In honor of National Unmarried and Single Americans Week, I’m going to pose a question that may be somewhat controversial: Is there an economic rationale for government incentives to get married? By ‘government incentives to get married’, I’m talking about all the ways in which the government (and society in general) privileges married people. Of course, this is something that the gay community has been yelling about for a long time but I think many straight people don’t really, fully grasp the extent of the issue.* One widely-cited statistic is that there are over 1000 benefits, rights and protections in Federal laws that are based on marital status. Some of these benefits can still be obtained by the unmarried, with additional work (e.g., I can manually change the beneficiary for my retirement accounts or sign an advanced health directive so my partner can make medical decisions for me) but many are simply not available to unmarried people, period. It’s no wonder that single-sex couples are so eager to gain access to legal marriage (completely aside from the social acceptance aspect, of course).
But to me, the bigger question is: why should people have to get married to get these benefits in the first place? Is there any economic rationale for government policies that confer benefits on the married? In my Principles course, I teach my students that government intervention may be warranted in situations of market failure; that is, where the market outcome may be inefficient, such as when there are externalities, asymmetric information, natural monopolies, public goods or common resources. Alternatively, the government may want to intervene in some scenarios where the market outcome seems inequitable. But do either of these apply to marriage today?
Many of the pro-marriage laws on the books today were actually adopted decades ago, when the marriage market looked very different. In the 1950’s, few women worked so I can imagine that policies to encourage marriage and protect housewives could have been justified on equity grounds (i.e., marriage was a way for women to avoid poverty). But that obviously doesn’t make sense today. From an efficiency standpoint, the only argument I can think of must involve externalities somehow. That is, people other than a particular couple presumably benefit somehow from that couple being married. I guess the conservative argument is that married couples are more “stable” and better behaved (?) and this is therefore better for society than if those people were running around just cohabitating or being single. I don’t know that there is really much evidence of this – a quick Google search turned up lots of rhetoric along the lines of ‘family values’, and studies about how marriage benefits the people IN the marriage (though the psychologist Bella DePaulo has also written a lot about how those studies often don’t actually show causality), but I couldn’t find much showing that marriage, per se, has positive externalities, such as causing people to act any better (for society) than before they were married. The closest I could find was arguments about the impact on children (i.e., kids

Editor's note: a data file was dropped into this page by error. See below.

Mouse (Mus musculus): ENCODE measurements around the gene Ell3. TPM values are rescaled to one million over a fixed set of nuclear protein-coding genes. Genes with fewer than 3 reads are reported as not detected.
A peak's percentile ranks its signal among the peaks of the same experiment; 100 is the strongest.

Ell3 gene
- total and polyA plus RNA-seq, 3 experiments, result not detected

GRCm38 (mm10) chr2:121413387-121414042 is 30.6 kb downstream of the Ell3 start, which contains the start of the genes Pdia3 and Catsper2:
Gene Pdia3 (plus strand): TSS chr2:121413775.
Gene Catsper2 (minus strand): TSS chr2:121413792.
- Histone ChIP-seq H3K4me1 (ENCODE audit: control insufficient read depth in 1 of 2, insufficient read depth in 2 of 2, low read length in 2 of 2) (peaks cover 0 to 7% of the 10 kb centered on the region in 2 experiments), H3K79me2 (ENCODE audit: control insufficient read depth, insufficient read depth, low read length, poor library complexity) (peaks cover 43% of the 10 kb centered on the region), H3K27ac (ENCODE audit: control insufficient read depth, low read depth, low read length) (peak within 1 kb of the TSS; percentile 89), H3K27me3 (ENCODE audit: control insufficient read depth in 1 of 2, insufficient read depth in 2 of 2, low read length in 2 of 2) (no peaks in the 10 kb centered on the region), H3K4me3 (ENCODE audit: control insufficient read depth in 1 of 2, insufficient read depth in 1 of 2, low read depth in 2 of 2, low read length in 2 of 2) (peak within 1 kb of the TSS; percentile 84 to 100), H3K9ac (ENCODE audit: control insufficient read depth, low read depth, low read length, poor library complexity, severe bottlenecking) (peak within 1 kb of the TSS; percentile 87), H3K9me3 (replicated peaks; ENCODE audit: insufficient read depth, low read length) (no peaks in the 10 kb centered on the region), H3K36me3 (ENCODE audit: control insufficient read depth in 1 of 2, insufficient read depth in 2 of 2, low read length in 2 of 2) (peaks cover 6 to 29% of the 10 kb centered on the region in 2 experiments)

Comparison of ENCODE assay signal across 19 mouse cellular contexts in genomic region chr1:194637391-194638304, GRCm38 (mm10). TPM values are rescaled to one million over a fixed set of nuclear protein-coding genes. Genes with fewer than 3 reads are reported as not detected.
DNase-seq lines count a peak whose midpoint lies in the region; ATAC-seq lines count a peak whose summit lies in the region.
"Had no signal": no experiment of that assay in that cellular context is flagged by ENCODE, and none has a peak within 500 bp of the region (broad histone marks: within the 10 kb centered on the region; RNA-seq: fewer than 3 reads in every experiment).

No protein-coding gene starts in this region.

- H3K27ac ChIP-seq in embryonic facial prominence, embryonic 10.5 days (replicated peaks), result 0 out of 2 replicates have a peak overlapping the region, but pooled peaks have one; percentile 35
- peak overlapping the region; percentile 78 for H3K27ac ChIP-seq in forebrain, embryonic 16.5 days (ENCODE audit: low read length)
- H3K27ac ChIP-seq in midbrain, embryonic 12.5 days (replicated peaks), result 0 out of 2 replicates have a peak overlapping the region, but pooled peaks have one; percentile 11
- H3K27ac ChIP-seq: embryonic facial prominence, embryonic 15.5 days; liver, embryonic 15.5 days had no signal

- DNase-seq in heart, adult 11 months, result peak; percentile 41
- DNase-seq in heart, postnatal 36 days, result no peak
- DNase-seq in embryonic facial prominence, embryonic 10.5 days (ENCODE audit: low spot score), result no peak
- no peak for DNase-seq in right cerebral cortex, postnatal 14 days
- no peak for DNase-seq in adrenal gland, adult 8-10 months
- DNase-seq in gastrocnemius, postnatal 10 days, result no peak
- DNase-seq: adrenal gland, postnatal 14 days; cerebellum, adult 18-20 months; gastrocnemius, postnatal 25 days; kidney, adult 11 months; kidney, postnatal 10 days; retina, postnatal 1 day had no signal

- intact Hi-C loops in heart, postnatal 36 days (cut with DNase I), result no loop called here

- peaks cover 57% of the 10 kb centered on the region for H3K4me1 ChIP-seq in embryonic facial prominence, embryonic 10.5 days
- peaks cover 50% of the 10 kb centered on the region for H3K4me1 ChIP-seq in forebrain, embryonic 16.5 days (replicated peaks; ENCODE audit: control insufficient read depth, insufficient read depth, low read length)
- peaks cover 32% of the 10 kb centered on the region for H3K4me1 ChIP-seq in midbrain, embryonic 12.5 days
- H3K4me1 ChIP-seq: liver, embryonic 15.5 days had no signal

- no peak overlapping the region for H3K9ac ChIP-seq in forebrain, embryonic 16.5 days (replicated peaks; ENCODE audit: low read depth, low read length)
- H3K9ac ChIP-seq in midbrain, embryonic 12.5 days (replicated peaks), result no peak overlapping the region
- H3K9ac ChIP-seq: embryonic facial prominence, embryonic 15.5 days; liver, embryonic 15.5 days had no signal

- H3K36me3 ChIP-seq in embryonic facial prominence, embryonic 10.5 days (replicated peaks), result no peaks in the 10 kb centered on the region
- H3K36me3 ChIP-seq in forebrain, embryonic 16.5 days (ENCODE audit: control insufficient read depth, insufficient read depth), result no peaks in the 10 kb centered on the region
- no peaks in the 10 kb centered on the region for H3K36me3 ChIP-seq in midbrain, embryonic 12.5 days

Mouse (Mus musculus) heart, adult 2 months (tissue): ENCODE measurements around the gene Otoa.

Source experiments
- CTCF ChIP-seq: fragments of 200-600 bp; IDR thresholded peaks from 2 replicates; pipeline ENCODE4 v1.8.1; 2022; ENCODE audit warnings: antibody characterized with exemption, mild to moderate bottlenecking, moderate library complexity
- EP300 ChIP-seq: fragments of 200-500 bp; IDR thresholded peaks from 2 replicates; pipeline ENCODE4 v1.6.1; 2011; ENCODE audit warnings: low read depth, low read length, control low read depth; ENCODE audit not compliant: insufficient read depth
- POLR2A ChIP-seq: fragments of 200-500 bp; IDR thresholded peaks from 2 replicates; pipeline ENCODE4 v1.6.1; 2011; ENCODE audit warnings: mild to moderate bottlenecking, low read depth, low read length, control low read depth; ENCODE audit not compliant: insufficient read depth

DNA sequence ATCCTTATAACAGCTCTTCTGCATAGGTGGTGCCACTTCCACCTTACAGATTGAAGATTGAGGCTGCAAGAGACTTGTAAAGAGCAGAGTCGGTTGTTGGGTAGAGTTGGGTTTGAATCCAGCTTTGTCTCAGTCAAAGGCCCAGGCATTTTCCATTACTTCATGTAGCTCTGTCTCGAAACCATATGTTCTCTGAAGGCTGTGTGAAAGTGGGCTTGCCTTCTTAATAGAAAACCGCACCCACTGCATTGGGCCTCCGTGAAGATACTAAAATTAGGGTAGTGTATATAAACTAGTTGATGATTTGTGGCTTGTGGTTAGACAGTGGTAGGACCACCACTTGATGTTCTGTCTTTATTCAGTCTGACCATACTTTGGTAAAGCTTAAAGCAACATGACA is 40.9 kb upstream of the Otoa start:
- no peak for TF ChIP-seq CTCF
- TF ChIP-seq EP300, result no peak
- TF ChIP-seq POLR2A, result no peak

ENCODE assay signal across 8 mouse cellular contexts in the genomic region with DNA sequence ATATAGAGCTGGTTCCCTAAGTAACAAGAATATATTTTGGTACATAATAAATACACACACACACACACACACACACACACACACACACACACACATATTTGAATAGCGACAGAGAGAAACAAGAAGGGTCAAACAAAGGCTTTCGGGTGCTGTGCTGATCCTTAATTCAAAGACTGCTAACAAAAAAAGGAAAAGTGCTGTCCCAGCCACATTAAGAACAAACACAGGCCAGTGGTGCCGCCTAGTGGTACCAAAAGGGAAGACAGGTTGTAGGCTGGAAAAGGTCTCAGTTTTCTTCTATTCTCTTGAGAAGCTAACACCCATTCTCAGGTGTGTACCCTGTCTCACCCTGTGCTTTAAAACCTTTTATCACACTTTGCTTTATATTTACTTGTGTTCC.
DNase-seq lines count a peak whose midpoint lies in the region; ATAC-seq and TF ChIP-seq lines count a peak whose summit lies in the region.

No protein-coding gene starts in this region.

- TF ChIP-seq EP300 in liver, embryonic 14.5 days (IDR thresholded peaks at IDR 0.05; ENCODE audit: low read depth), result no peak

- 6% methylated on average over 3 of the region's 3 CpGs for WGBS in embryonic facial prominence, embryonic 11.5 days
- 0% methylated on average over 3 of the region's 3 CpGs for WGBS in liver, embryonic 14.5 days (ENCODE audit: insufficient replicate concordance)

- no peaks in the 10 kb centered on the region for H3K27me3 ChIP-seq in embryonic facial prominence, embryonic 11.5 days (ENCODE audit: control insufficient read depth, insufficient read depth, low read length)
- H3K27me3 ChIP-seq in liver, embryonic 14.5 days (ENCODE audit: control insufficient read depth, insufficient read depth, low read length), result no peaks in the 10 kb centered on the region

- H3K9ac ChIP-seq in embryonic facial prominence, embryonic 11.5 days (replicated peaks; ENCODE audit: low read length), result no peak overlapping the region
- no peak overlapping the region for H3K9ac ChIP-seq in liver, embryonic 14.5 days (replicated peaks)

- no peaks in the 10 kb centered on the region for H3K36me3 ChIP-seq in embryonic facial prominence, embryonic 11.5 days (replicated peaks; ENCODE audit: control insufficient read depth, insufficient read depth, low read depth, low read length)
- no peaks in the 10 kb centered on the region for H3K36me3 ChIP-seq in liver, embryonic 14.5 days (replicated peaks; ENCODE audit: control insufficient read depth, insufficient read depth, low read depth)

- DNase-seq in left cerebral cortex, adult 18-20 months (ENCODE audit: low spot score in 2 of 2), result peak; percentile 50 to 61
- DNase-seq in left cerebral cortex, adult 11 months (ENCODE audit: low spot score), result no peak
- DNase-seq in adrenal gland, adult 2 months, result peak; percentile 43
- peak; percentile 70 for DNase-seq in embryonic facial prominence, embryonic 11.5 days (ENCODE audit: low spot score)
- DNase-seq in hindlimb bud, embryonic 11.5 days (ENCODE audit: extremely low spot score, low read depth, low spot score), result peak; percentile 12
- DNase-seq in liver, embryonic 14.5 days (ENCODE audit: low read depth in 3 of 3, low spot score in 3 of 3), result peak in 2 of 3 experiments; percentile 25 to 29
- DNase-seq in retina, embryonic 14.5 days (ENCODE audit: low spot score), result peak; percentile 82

do better when their parents stay together) but if that’s the basis for
government incentives, then all the benefits should only go to couples with
kids, not just anybody who is married.
Although I can’t think of a good argument for marriage benefit policies based on the standard idea of economic efficiency (i.e., the market ‘underprovides’ marriage so the government needs to provide incentives to boost consumption/production), I can imagine an argument based on administrative efficiency – i.e., some policies were probably adopted simply to reduce paperwork (e.g., most people would name their spouse as their beneficiary/spokesperson in most situations anyway so making that the default saves time and effort), or because “legal spouse” seems like an easy shortcut to identify “Very Important Person in my life”. But given that 46 percent of American households are now maintained by unmarried men or women (including 6.7 million specifically ‘unmarried-partner’ households), and the increasing trend in the percentage of couples choosing cohabitation over marriage, it seems like perhaps we should starting questioning whether marriage as the ‘default’ is really the most efficient way to go…
* Full disclosure: I am in a committed lifetime relationship but with no plans to get married because my partner is a relatively staunch Libertarian who doesn't think the government should be involved in the marriage game (for people of any sexual orientation). Because of this, I've been learning a lot about the things people have to do to work around policies that privilege the legally married.
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